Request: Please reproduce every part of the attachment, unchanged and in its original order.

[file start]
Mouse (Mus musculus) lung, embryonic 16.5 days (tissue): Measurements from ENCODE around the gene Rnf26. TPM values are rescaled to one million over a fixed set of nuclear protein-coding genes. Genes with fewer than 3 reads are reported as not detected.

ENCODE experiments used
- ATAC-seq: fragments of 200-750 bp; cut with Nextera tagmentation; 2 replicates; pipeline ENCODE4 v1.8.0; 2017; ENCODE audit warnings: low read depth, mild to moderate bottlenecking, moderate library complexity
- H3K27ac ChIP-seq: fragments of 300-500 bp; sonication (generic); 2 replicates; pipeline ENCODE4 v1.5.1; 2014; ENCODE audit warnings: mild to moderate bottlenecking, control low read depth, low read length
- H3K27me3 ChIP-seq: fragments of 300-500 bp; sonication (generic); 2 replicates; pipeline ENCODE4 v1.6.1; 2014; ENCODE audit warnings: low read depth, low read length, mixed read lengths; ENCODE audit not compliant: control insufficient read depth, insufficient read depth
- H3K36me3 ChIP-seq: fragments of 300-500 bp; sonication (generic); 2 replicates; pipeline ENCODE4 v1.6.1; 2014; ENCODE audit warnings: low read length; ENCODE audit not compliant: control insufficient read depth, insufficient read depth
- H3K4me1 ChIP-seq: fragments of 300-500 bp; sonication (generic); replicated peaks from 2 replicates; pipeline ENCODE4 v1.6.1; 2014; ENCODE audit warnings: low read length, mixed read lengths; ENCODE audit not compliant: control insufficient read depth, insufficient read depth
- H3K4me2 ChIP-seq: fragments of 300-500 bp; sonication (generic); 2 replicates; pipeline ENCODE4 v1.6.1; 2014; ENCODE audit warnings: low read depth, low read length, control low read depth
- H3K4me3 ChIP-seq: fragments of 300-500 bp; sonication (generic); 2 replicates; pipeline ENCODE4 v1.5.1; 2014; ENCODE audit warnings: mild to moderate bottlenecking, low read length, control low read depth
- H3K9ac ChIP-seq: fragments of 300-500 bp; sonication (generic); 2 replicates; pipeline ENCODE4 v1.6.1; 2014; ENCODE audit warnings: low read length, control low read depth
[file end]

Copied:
Mouse (Mus musculus) lung, embryonic 16.5 days (tissue): Measurements from ENCODE around the gene Rnf26. TPM values are rescaled to one million over a fixed set of nuclear protein-coding genes. Genes with fewer than 3 reads are reported as not detected.

ENCODE experiments used
- ATAC-seq: fragments of 200-750 bp; cut with Nextera tagmentation; 2 replicates; pipeline ENCODE4 v1.8.0; 2017; ENCODE audit warnings: low read depth, mild to moderate bottlenecking, moderate library complexity
- H3K27ac ChIP-seq: fragments of 300-500 bp; sonication (generic); 2 replicates; pipeline ENCODE4 v1.5.1; 2014; ENCODE audit warnings: mild to moderate bottlenecking, control low read depth, low read length
- H3K27me3 ChIP-seq: fragments of 300-500 bp; sonication (generic); 2 replicates; pipeline ENCODE4 v1.6.1; 2014; ENCODE audit warnings: low read depth, low read length, mixed read lengths; ENCODE audit not compliant: control insufficient read depth, insufficient read depth
- H3K36me3 ChIP-seq: fragments of 300-500 bp; sonication (generic); 2 replicates; pipeline ENCODE4 v1.6.1; 2014; ENCODE audit warnings: low read length; ENCODE audit not compliant: control insufficient read depth, insufficient read depth
- H3K4me1 ChIP-seq: fragments of 300-500 bp; sonication (generic); replicated peaks from 2 replicates; pipeline ENCODE4 v1.6.1; 2014; ENCODE audit warnings: low read length, mixed read lengths; ENCODE audit not compliant: control insufficient read depth, insufficient read depth
- H3K4me2 ChIP-seq: fragments of 300-500 bp; sonication (generic); 2 replicates; pipeline ENCODE4 v1.6.1; 2014; ENCODE audit warnings: low read depth, low read length, control low read depth
- H3K4me3 ChIP-seq: fragments of 300-500 bp; sonication (generic); 2 replicates; pipeline ENCODE4 v1.5.1; 2014; ENCODE audit warnings: mild to moderate bottlenecking, low read length, control low read depth
- H3K9ac ChIP-seq: fragments of 300-500 bp; sonication (generic); 2 replicates; pipeline ENCODE4 v1.6.1; 2014; ENCODE audit warnings: low read length, control low read depth